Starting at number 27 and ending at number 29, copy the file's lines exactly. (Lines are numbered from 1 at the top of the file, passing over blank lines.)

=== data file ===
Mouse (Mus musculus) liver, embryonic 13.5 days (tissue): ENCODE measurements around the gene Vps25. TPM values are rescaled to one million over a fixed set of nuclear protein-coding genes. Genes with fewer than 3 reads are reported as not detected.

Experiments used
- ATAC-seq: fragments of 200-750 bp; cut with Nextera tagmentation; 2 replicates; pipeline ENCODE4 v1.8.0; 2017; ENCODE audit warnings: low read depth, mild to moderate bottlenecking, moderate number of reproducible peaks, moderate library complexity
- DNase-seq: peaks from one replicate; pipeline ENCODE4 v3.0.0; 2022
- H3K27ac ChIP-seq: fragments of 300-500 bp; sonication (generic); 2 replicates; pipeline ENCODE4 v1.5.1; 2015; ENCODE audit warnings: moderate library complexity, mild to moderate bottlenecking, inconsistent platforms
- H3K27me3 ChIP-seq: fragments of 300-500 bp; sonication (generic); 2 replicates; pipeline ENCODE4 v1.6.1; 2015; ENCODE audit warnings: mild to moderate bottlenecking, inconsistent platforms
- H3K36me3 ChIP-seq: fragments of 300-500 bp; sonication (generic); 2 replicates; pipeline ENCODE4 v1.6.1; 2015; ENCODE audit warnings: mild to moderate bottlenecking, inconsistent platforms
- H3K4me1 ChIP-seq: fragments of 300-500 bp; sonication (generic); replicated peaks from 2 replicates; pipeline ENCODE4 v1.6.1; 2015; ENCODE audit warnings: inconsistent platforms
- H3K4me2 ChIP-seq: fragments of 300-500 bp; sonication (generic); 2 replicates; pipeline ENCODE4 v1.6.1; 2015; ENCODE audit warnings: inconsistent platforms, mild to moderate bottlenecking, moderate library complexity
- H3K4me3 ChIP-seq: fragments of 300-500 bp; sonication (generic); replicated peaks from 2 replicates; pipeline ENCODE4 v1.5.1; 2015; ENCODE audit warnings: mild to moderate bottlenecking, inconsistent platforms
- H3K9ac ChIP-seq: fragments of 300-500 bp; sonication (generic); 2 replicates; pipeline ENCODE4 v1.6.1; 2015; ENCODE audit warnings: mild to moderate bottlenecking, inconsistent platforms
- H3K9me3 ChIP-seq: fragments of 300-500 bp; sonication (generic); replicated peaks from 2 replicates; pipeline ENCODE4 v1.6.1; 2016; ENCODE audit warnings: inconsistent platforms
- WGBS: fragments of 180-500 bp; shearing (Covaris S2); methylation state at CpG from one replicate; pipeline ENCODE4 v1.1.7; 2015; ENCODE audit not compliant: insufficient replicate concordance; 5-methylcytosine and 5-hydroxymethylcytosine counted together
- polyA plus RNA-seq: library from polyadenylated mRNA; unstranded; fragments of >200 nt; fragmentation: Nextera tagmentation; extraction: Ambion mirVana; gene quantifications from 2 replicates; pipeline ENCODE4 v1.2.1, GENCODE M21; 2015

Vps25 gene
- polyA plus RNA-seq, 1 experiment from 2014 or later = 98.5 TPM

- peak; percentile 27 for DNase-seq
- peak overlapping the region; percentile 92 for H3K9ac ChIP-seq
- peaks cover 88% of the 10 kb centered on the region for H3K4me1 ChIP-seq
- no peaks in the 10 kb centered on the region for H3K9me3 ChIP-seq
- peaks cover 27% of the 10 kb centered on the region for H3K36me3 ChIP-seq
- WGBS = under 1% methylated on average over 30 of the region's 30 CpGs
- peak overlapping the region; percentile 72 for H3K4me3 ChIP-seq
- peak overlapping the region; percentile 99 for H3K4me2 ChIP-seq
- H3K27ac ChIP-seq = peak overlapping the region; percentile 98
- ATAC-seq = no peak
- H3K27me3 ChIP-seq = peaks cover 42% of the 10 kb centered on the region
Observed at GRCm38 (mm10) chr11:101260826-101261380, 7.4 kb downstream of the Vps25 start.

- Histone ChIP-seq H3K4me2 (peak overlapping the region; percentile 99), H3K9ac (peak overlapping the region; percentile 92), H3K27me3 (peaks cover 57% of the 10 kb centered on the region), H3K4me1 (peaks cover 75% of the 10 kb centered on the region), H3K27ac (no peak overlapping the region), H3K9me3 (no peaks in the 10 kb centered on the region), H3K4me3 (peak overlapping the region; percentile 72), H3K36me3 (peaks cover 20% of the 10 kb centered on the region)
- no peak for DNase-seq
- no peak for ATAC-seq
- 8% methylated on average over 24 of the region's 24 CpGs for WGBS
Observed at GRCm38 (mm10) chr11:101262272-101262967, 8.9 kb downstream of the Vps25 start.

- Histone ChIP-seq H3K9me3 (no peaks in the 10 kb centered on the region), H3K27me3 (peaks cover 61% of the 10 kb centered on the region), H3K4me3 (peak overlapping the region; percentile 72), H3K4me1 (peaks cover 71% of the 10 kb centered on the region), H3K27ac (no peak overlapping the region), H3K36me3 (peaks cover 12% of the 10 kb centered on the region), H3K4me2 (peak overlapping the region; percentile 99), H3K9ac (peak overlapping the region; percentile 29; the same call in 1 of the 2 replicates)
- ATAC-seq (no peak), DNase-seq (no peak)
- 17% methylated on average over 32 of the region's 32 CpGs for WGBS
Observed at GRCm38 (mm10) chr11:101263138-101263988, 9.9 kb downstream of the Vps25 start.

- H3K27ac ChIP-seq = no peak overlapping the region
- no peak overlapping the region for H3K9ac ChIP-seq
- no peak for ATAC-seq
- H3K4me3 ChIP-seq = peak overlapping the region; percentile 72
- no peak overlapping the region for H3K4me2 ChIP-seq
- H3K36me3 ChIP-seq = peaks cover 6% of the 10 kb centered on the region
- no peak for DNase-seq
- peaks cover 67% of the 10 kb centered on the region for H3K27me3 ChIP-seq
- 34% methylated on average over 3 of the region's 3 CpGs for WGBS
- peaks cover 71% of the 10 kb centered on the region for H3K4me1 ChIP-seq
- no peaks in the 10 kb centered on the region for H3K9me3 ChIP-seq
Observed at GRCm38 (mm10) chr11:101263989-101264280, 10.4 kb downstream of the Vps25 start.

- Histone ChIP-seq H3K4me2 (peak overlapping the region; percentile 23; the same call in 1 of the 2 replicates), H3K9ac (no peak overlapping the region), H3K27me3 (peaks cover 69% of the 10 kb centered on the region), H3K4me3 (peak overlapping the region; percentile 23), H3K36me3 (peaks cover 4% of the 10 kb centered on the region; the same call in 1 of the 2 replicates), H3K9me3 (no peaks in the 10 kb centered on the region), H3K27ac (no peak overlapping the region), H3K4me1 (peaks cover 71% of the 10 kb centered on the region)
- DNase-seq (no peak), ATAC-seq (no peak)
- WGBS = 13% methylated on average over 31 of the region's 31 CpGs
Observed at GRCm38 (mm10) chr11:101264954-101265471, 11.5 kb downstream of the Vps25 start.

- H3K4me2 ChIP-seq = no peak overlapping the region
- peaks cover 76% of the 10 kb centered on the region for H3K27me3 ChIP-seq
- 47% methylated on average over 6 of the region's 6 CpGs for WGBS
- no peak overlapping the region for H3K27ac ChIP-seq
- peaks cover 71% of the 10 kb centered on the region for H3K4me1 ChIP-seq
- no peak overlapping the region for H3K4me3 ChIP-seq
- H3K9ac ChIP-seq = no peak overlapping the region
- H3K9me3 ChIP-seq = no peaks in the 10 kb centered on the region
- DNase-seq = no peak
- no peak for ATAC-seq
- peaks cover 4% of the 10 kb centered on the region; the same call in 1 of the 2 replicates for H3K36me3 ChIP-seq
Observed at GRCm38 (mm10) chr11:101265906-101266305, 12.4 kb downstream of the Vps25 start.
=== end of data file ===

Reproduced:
- H3K27me3 ChIP-seq = peaks cover 42% of the 10 kb centered on the region
Observed at GRCm38 (mm10) chr11:101260826-101261380, 7.4 kb downstream of the Vps25 start.

- Histone ChIP-seq H3K4me2 (peak overlapping the region; percentile 99), H3K9ac (peak overlapping the region; percentile 92), H3K27me3 (peaks cover 57% of the 10 kb centered on the region), H3K4me1 (peaks cover 75% of the 10 kb centered on the region), H3K27ac (no peak overlapping the region), H3K9me3 (no peaks in the 10 kb centered on the region), H3K4me3 (peak overlapping the region; percentile 72), H3K36me3 (peaks cover 20% of the 10 kb centered on the region)